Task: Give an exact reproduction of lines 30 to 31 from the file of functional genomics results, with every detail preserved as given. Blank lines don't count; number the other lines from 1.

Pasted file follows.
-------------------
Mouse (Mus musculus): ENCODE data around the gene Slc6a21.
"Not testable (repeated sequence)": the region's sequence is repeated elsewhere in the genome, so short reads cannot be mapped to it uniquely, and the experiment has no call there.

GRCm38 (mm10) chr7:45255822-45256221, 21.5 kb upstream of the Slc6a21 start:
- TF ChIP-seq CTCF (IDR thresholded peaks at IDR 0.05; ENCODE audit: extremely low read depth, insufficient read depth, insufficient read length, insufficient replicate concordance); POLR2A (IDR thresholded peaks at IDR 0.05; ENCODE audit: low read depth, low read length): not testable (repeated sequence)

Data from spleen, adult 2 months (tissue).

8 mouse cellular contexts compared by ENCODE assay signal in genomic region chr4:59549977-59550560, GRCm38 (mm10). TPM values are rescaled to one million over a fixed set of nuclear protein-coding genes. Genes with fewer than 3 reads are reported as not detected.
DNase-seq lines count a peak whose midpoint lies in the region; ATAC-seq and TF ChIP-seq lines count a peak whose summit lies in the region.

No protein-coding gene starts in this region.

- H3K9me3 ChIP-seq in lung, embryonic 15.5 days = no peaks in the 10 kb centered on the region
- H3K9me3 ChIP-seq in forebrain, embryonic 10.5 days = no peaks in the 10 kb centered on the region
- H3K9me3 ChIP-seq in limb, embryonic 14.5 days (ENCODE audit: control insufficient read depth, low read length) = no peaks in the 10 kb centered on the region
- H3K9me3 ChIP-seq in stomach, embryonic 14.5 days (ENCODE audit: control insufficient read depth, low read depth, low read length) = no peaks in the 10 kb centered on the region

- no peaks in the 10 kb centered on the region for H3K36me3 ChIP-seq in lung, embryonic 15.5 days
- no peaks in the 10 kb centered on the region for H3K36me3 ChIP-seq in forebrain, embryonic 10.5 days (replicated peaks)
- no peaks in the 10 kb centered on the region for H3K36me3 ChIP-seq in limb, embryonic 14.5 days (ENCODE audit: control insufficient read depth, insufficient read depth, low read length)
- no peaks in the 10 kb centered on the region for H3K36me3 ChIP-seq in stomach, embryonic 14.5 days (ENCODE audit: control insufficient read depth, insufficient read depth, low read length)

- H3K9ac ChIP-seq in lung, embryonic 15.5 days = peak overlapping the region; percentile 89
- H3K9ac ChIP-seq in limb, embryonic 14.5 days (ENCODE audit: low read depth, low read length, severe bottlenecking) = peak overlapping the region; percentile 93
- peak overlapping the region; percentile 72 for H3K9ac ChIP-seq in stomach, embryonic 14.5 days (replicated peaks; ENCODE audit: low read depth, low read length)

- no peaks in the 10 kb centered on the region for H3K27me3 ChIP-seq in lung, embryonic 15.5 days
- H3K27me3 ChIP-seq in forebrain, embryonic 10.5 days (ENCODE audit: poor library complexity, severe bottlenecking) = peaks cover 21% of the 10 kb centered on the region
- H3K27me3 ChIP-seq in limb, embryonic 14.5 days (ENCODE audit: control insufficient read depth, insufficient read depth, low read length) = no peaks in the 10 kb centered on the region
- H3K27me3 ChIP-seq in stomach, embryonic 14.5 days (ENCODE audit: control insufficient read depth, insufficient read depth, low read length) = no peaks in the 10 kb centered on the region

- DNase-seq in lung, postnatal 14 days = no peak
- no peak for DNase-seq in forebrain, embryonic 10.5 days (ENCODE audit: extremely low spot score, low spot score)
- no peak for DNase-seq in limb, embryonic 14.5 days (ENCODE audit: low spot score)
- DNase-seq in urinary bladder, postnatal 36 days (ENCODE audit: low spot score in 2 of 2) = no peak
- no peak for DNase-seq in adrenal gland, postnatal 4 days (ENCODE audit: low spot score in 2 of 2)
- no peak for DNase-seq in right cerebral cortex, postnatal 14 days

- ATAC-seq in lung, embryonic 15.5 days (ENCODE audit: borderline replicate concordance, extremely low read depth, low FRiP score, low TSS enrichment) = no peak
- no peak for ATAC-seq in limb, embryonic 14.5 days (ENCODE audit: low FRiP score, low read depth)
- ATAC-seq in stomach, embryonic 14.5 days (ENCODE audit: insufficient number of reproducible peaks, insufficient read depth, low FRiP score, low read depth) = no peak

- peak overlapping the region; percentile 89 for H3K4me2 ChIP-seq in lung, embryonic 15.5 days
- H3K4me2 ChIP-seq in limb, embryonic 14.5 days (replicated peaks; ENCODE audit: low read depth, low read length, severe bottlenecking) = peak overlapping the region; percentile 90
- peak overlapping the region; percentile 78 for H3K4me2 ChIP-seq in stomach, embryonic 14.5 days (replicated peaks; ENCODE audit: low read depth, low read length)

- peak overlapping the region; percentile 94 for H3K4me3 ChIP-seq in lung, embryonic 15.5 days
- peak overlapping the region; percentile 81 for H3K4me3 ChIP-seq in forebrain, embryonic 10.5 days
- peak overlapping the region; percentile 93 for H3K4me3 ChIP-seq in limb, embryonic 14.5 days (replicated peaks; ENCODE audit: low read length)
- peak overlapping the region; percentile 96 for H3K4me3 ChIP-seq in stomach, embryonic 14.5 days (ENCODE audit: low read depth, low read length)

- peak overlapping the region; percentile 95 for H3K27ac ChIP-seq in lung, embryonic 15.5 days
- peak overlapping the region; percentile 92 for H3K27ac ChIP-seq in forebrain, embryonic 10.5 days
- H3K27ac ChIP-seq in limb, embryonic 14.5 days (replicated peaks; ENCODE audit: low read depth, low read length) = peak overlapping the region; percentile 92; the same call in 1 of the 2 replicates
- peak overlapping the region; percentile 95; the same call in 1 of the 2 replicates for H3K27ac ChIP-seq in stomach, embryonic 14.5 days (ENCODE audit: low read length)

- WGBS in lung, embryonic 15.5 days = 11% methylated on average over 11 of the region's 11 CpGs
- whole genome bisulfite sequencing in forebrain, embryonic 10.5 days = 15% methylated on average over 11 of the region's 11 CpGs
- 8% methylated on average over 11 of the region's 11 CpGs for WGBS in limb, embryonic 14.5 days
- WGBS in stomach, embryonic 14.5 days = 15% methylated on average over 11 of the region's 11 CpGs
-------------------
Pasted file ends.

- ATAC-seq in lung, embryonic 15.5 days (ENCODE audit: borderline replicate concordance, extremely low read depth, low FRiP score, low TSS enrichment) = no peak
- no peak for ATAC-seq in limb, embryonic 14.5 days (ENCODE audit: low FRiP score, low read depth)